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Star Wars Forever

November 18th, 2012

It’s been more than two weeks since the out-of-the-blue announcement that Lucasfilm been sold to Disney and that the first installment in a brand-new Star Wars film trilogy had been scheduled for release in 2015. Like many, I was not only blindsided by the news, I was–as a certain smuggler once said–totally blown away.

While some hyperventilating fanboys expressed concerns about the Disneyfication of the Galactic Empire–as if someone other than George Lucas had invented Ewoks and Jar Jar Binks–I’m pretty okay with it.

For many of us in the Star Wars Generation, the last fifteen years have played out as a prolonged disillusionment. We learned that Lucas was surprisingly tone-deaf when it came to revisiting his creations, obsessing over picyune details while neglecting the need for interesting plots and engaging characters.

So the possibility of a new trilogy at a remove from the technological ministrations of Emperor Lucas was welcome news. As was the word that it would abandon the played-out prequel era in favor of a proper follow-up to the films that we old-timers liked in the first place. And if Mark Hamill, Carrie Fisher and/or Harrison Ford showed up to the party, so much the better.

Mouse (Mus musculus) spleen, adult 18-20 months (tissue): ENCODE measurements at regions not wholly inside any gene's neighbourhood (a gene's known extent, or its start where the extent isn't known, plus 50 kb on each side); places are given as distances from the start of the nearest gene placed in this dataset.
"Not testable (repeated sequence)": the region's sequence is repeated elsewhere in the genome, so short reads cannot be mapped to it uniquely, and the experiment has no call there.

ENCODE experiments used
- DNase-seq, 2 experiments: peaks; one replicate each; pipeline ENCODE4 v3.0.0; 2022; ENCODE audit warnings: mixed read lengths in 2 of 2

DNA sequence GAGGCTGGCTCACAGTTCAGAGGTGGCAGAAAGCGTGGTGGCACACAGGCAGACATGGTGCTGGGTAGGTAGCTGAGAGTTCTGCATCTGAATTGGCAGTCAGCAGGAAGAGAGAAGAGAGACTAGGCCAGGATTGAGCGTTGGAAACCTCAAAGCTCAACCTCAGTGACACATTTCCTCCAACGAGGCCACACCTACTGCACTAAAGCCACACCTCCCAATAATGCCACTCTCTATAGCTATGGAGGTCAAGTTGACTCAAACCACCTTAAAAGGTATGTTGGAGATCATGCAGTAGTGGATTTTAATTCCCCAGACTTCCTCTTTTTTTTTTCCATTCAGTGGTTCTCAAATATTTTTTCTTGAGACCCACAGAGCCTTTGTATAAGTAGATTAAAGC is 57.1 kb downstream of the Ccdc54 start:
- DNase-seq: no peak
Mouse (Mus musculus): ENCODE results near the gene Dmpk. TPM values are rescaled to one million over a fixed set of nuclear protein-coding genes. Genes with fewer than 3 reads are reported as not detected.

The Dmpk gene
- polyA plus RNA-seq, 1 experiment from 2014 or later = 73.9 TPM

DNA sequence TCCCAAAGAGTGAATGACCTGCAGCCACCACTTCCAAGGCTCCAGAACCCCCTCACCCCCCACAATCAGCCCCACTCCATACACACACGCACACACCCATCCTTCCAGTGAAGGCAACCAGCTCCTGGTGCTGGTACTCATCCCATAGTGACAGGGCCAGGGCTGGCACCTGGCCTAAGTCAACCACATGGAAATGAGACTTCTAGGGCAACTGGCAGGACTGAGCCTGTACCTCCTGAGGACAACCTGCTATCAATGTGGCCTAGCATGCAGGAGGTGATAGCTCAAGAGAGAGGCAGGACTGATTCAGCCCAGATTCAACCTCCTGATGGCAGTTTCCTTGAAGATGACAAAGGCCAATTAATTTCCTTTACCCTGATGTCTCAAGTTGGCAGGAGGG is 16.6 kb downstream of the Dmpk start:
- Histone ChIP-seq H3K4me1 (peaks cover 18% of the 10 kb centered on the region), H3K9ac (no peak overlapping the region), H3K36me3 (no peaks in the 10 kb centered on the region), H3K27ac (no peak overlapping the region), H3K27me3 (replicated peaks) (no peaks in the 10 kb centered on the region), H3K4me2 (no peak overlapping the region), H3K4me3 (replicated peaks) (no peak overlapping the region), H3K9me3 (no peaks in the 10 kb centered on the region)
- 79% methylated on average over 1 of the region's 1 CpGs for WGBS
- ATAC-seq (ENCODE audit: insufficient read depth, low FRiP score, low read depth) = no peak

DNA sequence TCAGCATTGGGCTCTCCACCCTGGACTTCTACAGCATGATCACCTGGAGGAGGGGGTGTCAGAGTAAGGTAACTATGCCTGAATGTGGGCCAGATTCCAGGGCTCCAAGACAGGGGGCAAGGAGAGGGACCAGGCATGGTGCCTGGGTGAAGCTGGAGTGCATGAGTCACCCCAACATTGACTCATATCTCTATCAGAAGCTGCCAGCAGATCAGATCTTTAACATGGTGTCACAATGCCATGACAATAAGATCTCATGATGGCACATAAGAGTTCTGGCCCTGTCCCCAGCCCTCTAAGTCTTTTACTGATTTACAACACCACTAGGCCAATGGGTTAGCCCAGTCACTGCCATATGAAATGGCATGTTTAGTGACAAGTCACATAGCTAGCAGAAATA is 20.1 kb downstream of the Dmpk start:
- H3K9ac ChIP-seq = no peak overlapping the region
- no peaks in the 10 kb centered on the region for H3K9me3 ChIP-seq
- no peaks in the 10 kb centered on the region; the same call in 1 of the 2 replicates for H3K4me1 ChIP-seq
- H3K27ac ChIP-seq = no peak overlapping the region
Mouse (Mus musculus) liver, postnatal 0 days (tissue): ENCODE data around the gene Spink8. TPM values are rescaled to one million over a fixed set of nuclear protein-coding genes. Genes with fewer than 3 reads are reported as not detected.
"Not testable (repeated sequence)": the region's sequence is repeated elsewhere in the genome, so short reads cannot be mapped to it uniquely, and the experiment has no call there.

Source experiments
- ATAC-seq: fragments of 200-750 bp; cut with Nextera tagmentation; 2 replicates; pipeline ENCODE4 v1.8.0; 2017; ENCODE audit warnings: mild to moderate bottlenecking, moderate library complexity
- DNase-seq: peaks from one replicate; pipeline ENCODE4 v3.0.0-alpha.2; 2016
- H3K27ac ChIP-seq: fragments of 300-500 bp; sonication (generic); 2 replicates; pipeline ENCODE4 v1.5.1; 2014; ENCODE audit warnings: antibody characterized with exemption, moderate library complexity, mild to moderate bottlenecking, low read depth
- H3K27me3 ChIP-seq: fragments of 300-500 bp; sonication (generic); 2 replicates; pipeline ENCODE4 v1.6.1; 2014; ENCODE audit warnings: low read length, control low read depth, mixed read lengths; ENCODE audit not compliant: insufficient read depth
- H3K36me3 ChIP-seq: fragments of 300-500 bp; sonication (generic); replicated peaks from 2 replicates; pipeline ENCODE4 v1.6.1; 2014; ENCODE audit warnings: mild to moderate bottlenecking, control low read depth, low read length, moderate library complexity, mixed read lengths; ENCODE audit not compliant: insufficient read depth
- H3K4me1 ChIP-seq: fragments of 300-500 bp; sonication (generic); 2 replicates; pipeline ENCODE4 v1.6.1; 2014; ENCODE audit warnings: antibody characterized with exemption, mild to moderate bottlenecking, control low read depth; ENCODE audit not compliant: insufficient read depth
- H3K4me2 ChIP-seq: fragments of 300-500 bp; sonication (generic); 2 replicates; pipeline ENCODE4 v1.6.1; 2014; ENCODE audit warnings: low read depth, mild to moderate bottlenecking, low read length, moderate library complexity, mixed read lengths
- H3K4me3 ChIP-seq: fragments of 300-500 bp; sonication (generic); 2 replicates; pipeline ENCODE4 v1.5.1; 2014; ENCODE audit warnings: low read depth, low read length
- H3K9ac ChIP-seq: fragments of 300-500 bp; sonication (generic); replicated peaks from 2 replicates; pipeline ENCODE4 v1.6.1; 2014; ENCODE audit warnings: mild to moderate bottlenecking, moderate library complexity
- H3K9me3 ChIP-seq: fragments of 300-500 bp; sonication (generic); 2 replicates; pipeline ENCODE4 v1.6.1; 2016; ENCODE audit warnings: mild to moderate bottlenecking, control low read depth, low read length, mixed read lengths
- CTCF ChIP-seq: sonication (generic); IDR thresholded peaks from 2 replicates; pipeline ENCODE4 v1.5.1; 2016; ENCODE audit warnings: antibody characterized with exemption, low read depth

And yet, all of this comes with a realization. Just when I was getting used to the idea of Star Wars being an image growing ever-distant in my rear-view mirror, it’s now a thing that will outlive me. Untethered from George Lucas’ own mortality, purchased at great price by a company that never, ever allows its intellectual property to reenter the public domain upon which it built its own fairy-tale kingdom,¬†Star Wars truly will be forever.

There will be a new trilogy, and a trilogy after that. There will be cartoons and novels and comics and toys and videogames and on and on and on. It will continue to be remixed and mutated. And somewhere down the line the whole magilla will be rebooted for a generation yet unborn.

I used to worry that I wouldn’t live long enough to see the final adventures of the Skywalker clan, as if that was something worth fretting over. And now I know that it’s impossible.

It’s freeing in a way. I can stop trying to outlast it. I can rest assured that my collection will never be complete.

There’s comfort in knowing that this story that ignited my childhood passion will be passed down through the decades. Kids will continue to chase each other around with lightsabers. Their bedrooms will be protected by R2-D2 night lights. And they’ll dream about living in a galaxy far, far away.

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